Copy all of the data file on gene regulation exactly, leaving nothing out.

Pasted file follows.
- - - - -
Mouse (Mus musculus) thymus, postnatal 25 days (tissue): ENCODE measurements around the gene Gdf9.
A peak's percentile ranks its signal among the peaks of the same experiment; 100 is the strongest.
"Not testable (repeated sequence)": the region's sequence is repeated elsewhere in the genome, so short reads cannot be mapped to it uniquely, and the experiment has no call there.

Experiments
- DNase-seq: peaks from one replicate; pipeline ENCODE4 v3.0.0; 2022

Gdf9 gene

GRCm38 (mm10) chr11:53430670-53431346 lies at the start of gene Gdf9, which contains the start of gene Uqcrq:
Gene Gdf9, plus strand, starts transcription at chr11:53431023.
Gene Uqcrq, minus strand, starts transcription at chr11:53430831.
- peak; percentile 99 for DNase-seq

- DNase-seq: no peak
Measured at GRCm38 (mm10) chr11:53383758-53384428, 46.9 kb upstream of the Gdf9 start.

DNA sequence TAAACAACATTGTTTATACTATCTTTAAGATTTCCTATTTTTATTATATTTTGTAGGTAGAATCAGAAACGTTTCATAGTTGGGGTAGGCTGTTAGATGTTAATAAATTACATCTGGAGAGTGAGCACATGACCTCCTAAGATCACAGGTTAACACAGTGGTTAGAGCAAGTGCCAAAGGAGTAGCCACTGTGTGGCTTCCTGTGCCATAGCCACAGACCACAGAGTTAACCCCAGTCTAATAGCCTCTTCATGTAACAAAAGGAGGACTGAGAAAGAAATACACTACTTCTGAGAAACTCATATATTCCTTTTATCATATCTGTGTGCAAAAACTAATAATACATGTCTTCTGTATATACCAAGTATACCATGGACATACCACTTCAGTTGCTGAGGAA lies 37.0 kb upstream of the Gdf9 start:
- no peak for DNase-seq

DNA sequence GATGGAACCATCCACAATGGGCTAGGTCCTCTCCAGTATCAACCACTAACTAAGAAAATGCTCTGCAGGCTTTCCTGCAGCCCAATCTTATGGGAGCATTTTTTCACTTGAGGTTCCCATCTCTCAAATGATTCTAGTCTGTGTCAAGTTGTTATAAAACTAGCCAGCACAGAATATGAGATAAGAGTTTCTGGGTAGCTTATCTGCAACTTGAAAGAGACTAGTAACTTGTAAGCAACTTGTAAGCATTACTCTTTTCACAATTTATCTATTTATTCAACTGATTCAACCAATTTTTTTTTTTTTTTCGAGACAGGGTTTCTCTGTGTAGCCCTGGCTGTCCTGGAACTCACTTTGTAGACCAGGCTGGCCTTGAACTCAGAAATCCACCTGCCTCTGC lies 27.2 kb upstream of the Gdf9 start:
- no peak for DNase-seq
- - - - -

Mouse (Mus musculus) thymus, postnatal 25 days (tissue): ENCODE measurements around the gene Gdf9.
A peak's percentile ranks its signal among the peaks of the same experiment; 100 is the strongest.
"Not testable (repeated sequence)": the region's sequence is repeated elsewhere in the genome, so short reads cannot be mapped to it uniquely, and the experiment has no call there.

Experiments
- DNase-seq: peaks from one replicate; pipeline ENCODE4 v3.0.0; 2022

Gdf9 gene

GRCm38 (mm10) chr11:53430670-53431346 lies at the start of gene Gdf9, which contains the start of gene Uqcrq:
Gene Gdf9, plus strand, starts transcription at chr11:53431023.
Gene Uqcrq, minus strand, starts transcription at chr11:53430831.
- peak; percentile 99 for DNase-seq

- DNase-seq: no peak
Measured at GRCm38 (mm10) chr11:53383758-53384428, 46.9 kb upstream of the Gdf9 start.

DNA sequence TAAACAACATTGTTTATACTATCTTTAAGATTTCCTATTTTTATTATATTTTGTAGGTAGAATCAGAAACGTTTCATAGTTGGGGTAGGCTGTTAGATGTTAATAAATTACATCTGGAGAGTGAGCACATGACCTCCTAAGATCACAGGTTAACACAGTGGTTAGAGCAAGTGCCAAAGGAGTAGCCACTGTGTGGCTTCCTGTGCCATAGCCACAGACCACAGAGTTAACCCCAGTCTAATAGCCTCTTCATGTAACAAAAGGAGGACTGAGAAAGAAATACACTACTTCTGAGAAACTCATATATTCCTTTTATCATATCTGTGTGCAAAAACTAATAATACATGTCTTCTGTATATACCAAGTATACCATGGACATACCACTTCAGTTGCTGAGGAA lies 37.0 kb upstream of the Gdf9 start:
- no peak for DNase-seq

DNA sequence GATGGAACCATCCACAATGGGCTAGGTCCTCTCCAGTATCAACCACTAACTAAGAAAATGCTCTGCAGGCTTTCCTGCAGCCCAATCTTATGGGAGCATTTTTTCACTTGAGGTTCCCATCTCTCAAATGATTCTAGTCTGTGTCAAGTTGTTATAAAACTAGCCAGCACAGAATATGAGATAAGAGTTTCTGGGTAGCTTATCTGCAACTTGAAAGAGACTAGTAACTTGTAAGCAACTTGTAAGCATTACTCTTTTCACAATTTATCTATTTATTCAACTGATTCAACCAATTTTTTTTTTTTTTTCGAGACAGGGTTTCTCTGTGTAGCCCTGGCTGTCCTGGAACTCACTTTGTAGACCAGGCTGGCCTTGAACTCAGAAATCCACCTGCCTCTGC lies 27.2 kb upstream of the Gdf9 start:
- no peak for DNase-seq